Construction on the St. Louis, the seventh Navy ship to bear that name, began in 2015. The 388-foot long vessel is tasked with combating and dominating coastal threats.
The first St. Louis was launched in 1828. The latest version will call Mayport home beginning in Nov. 2018.
Gaetz, Schumer back Trump’s tariffs directed toward China
The trade war between China and the U.S. is escalating following Trump’s announcement that $50 billion in tariffs are about to be directed toward Chinese goods beginning in July. China has already indicated they will respond in kind.
Trump has the full support of Republican Rep. Matt Gaetz of Fort Walton Beach who backs the president’s approach. Gaetz describes China as a bad actor with a huge trade surplus over the U.S.
“I commend President Trump for taking action against China’s ruthless and unfair trade practices by enacting a 25 percent tariff on $50 billion of Chinese goods,” Gaetz said in a statement. “For too many years, China has pursued trade practices and business policies that make it impossible for foreign companies to compete on a level playing field with Chinese companies.”
Gaetz has been looking at this issue for months and has sought to bring China’s activities to the attention of his constituents. Last year, he joined with his GOP colleague, Rep. Neal Dunn of Panama City, to hold a field hearing titled “Wanton Loot — How China is Stealing Ideas from American Entrepreneurs,” which featured a panel of experts on Chinese trade and industrial policy.
“President Trump is leveling the playing field for the first time in well over a generation, and his actions will help American businesses thrive in today’s fast-paced global environment,” Gaetz said. “As a member of the Subcommittee on Intellectual Property, I applaud the bold steps President Trump is taking to address this troubling issue.
In addition to Gaetz and other Republicans, Trump has the backing of Senate Minority Leader Schumer of New York. Schumer said the tariffs directed toward China are “right on target.”
Following China’s reaction to the latest tariffs, Trump said in a statement that if China retaliates, more tariffs would be coming from the U.S. The Chinese enjoy a $375 billion trade surplus with the U.S.
AFL-CIO backs Brown over Lawson
In a rare move, the Florida AFL-CIO chose against an incumbent Democrat in a primary. In the Fifth Congressional District, big labor has chosen challenger Alvin Brown, the former Jacksonville Mayor, over incumbent Rep. Al Lawson.
Though Lawson’s team thought something else was at work, union leadership said it’s all about Brown’s record.
“Our members and their families in Jacksonville saw Mayor Brown’s commitment to the fundamental economic issues we care about,” said Mike Williams, President of the Florida AFL-CIO.
“Union members in Tallahassee have been inspired by his record in Jacksonville, and his dedication to working families is now well known across our movement in Florida. We are proud to give him our endorsement for Congress, and we look forward to working hard to send him to represent us in Washington,” Williams said.
Lawson’s campaign manager, Phillip Singleton, has different thoughts on the issues and logistics concerning this decision. He claims the union is “playing politics” with this endorsement.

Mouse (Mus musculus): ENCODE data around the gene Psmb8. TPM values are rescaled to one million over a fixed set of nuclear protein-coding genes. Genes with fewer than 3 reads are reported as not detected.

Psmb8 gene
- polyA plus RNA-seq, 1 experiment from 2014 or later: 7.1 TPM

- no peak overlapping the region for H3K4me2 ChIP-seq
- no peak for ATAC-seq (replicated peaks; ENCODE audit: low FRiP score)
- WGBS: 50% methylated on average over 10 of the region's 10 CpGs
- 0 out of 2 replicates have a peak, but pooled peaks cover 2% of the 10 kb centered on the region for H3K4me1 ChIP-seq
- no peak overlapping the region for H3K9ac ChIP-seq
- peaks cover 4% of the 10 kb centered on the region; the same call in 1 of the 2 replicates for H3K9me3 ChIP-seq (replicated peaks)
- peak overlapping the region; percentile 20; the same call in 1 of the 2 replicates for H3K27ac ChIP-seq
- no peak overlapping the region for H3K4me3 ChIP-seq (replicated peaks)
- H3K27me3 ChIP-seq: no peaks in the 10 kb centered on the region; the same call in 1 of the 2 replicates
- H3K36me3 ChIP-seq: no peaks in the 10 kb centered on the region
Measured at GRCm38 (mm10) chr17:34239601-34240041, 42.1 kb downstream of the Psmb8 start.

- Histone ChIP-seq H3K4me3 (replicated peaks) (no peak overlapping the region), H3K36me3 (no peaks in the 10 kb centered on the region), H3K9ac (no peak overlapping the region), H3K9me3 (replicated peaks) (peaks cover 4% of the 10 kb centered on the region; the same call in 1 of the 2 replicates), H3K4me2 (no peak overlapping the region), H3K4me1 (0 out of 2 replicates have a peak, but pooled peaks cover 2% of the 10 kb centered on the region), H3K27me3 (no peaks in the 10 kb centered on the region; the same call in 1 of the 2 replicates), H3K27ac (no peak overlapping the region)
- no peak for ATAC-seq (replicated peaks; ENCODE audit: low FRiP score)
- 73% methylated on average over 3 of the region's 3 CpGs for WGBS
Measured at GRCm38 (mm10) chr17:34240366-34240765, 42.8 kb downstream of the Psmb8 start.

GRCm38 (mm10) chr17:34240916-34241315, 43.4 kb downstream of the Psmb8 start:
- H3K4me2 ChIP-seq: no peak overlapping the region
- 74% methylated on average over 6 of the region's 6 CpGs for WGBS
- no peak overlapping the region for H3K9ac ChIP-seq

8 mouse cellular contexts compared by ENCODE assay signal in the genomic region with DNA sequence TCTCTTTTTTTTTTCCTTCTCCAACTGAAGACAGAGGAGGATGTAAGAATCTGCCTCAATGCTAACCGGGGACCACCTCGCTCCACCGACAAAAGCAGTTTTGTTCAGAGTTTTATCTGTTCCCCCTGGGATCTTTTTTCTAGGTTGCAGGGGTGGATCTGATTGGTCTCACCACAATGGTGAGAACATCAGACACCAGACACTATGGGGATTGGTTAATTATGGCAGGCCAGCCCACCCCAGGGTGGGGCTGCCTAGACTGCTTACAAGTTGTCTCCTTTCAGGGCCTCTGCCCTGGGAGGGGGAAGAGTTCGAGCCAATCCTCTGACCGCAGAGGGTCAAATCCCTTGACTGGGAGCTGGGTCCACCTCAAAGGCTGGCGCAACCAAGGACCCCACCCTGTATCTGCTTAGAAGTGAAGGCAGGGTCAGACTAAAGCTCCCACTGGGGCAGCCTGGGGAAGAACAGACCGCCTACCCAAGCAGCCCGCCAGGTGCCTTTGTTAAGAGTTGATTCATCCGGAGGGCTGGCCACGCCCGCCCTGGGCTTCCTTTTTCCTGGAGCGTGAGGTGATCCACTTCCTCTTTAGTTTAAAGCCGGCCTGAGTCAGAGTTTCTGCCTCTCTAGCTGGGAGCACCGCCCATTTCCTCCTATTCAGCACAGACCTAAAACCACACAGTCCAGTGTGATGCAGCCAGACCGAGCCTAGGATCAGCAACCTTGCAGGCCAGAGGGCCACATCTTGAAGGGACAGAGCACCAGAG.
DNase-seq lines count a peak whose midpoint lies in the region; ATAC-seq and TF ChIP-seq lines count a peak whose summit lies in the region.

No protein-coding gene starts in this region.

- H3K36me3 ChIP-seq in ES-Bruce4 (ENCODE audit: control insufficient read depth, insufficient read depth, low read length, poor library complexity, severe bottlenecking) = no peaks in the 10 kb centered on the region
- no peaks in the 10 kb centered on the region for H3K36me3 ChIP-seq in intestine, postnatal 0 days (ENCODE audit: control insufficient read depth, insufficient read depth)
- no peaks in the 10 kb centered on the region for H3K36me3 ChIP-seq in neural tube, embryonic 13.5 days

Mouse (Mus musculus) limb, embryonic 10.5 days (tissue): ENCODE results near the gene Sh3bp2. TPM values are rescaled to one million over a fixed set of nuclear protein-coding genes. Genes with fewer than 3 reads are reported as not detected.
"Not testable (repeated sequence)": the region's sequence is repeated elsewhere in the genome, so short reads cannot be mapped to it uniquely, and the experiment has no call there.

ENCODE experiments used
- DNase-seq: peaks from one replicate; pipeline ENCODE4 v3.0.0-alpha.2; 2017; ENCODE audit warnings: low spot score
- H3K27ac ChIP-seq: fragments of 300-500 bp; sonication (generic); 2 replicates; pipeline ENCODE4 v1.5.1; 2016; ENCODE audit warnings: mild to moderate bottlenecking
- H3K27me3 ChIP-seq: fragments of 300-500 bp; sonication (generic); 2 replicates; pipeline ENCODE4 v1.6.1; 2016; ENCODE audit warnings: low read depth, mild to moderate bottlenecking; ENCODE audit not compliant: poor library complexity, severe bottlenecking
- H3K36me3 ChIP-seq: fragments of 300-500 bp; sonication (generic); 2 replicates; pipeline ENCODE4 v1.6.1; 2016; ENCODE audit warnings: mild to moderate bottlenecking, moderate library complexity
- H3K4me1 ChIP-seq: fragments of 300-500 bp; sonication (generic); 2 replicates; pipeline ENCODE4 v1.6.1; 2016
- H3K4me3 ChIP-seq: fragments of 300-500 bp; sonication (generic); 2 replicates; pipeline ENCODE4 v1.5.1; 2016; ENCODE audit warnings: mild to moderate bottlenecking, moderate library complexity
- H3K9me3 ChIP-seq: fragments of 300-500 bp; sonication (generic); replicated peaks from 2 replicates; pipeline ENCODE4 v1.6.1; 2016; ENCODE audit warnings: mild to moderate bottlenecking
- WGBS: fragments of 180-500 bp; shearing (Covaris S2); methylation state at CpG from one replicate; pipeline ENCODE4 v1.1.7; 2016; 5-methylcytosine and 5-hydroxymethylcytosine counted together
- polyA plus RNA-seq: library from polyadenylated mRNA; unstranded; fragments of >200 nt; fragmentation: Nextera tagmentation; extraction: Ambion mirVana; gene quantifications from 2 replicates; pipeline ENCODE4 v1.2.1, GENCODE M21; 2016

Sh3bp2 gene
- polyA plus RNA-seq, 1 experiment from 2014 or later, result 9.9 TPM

“We find it very interesting that there has never been a situation where unions have endorsed a candidate over a sitting Democratic member of Congress,” Singleton said. “However, for over a month Congressman Lawson knew that the leadership in AFL-CIO was playing politics with this endorsement because of a vote in the Florida Legislature over a decade ago.”
“Now AFL-CIO has set a precedent where they endorsed a person with a track record of firing union workers, trying to balance budget deficits with union member pensions, and no true record of supporting union positions,” Singleton added.
Brown expressed his gratitude for the union backing.
“Working families are the backbone of our economy, and I am honored to have the support of the AFL-CIO in this race,” Brown said. In Congress, I will always put workers, students and families first, and promote policies that help us build a fair economy that works for all, not just those at the top,” Brown said.
This endorsement proves this primary is a different race. Recently, Jacksonville’s Fraternal Order of Police endorsed Lawson over the city’s former mayor.
Bondi chooses sides in Congressional primaries
Bondi is weighing in on two important Congressional races with endorsements in two GOP primaries. In Congressional District 6 she announced her support for former state Rep. Fred Costello, while in District 7, she is backing businessman Scott Sturgill.
“Fred is an outstanding example of a servant leader who answered the call to serve his community as a citizen legislator,” Bondi said in a release. “He lives what he believes and has earned the respect of all who know him.”
Costello is running against Michael Waltz and John Ward. District 6 is currently represented by Ron DeSantis, who is running for governor.
In the District 7 race, Bondi cited Miller’s prior service in the legislature.
“I am endorsing Mike Miller because I have served with him and know he will be an effective leader in Washington who will uphold the rule of law and keep fighting the battle against opioids,” Bondi stated in a news release issued by Miller’s campaign. “I am confident in Mike and know he will help President Trump strengthen our borders, protect the tax cuts and fully eliminate Obamacare.”
The winner of the Republican primary will face first-term Democrat Stephanie Murphy.
CD 7 candidate Sturgill proposes ‘amnesty’ plan for undocumented immigrants
In addition to recently receiving the backing from former Trump adviser Roger Stone, Sturgill is offering a policy proposal on the hot topic of immigration. It will likely play better in Florida’s 7th Congressional than within normal Republican circles.
Sturgill proposes giving undocumented immigrants three months to “get their ducks in a row” to become legal residents. In an interview with Central Florida’s Spectrum 13, Sturgill presented his view that most illegal immigrants are in the country not to cause trouble.